Friday, December 28, 2007
Monday, December 24, 2007
Tuesday, December 11, 2007
In week four, the designers each chose an out-dated fashion trend, then in teams of three, created a three-piece collection.
Amy asked that we choose at least two of the outdated trends to use in our piece. I really (really) wanted to finish something, so I went for easy and chose:
Here's how the Project Runway designers interpreted these outdated trends (image from BPR), as well as Pleather, Poodle Skirts, 70's Flare, Overalls, Dancewear, Baggy Sweater, Underwear as Outerwear, Zoot Suit and Shoulder Pads.
I was sorry to see Chris go :-(
Sunday, December 09, 2007
I know that I tend to collect fabrics for quilt design ideas that frequently never get made. My first stash-busting strategy is to make a couple of those quilts . . . or at least piece the tops and use up the stash that has accumulated.
A year ago, when I was choosing blocks for the Beginner Block Lotto on about.com, I also designed a beginner-friendly quilt made from the same blocks or elements of the blocks or techniques. I've been collecting 30s reproduction fabrics for it for a while.
I finally began real work on it this weekend–here are the blocks I've made so far.
In January we made blue and white double four-patch blocks. For my quilt, I made 26 scrappy four-patch blocks.
In February, we made mono-chromatic pinwheel blocks. There will be four in my quilt.
In March, we made many (many!) I-spy snowball blocks. There are also 4 of those in my quilt.
In April, we made 9-inch maple leaf blocks in fall colors on a blue sky background. For my quilt, I made eight smaller, 6-inch blocks.
In May we made big scrappy basket blocks. I made one for my quilt, too.
Stay tuned to see how the rest of the 2007 lotto blocks are represented and how they all fit together . . . and the smaller version Amy made last summer whens she tested the pattern in a very different colorway.
Friday, December 07, 2007
|You Are Christmas|
More than most people, you are able to find magic in life's small moments.
Traditions mean a lot to you, and you tend to be quite nostalgic.
You are a giving, kind person who really understands the true meaning of holidays.
You inspire others to be as altruistic and caring as you are.
What makes you celebrate: Tradition and a generous spirit
At holiday get togethers, you do best as: The storyteller. You like to recount memories with everyone.
On a holiday, you're the one most likely to: Give a gift to everyone you know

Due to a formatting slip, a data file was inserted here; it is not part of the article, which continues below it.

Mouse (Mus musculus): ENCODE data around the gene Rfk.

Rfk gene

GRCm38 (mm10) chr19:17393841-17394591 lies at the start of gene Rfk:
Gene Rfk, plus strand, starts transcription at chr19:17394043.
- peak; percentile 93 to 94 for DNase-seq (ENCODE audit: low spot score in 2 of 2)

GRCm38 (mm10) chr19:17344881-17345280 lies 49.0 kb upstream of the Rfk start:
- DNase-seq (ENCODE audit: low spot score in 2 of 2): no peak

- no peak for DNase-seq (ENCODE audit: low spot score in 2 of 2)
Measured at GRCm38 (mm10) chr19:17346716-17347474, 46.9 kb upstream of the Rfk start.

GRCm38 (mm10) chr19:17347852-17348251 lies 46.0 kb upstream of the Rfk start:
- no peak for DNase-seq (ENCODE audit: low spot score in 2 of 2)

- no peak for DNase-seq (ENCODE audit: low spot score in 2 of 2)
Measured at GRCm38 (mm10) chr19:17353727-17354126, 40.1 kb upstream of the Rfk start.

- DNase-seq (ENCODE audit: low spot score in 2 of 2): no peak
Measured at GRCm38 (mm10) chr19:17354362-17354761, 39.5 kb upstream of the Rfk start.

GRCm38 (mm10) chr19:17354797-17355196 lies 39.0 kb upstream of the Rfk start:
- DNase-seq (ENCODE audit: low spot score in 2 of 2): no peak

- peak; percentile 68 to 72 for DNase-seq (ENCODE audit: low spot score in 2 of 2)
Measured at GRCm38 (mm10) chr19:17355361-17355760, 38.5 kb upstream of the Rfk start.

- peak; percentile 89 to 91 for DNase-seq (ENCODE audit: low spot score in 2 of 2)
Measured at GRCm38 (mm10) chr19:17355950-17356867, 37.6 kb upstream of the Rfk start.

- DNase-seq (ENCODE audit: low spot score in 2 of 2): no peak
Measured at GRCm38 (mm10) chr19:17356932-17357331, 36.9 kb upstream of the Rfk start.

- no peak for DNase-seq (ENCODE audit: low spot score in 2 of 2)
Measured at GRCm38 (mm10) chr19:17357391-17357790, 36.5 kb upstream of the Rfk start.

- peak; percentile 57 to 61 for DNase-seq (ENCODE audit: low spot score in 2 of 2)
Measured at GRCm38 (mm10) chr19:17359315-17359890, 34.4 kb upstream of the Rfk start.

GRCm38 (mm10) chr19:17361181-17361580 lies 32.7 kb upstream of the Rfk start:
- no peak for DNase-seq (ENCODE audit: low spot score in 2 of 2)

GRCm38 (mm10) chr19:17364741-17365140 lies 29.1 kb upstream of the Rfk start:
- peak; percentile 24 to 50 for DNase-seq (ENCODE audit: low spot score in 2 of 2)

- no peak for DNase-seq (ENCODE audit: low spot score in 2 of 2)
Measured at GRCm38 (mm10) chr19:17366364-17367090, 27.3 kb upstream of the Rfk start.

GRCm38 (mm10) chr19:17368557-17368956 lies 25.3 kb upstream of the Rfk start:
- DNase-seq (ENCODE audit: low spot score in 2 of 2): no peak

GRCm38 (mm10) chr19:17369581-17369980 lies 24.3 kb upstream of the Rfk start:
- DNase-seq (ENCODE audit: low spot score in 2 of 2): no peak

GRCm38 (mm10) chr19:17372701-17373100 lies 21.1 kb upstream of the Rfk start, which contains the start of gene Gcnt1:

Tuesday, December 04, 2007
The store was sold out of pecans, so picked up something they call Cranzi-Cherry Berry mix. It contains almonds (I picked those out and put them aside), roasted pecans and dried cranberries, cherries and blueberries. I used it for both the pecans and cherries in the recipe.
I made a half recipe, enough for dinner (with a glass of an interesting Merlot) and a great lunch (sans wine) tomorrow, too.
Thanks, Amy, for the great recipe.
Over the weekend, I smiled when I realized that I was making a couple of another one of my go-to blocks . . .
Both of these are for Kate's Birthday Block swap. The block on the left is for Christine, who asked for 12 inch blocks made from oriental fabrics on black background. I had originally planned to make a kimono block, but when, first, I couldn't find my pattern, and then, someone else make a kimono block for Christine, I went to one of my go-to blocks. It came out so nice (and flat), that I decided to make a second block, in 30's repros on a white-on-white background, for Faye. It's the one on the right. If I'd had some cream batik, Diane would likely received a purple batiks version, too . . . I was on a lone star roll.
My go-to blocks don't always serve me well, though. Here's the smaller 9 inch version I made (and rejected) a couple months ago for Amy. You can't tell in this photo, but the block is not even close to being flat. So I made a different star for Amy–the Wyoming Valley block on the right. I think it turned out to be a better choice and plays nicely with the other blocks she received.
Monday, December 03, 2007
Art-Abstract (Large and Small)
Art-People: Portraits and Figures
. . . In spite of my confustion, all these quilts were beautiful. The links will take you to my photos of quilts in each category. Here are some of my favorites. Take a look and then guess in which category they were judged–the category information is in the photo description on Flickr.
Whispering Pines, made by Freida Anderson of Elgin, Illinois was a Judge's Choice winner.
Made in the Shade was made by Patrice Creswell, Austin, Texas.
A Bright Summer's Day, made by Ulla Andreasson of Maerne di Martellago Ve, Italy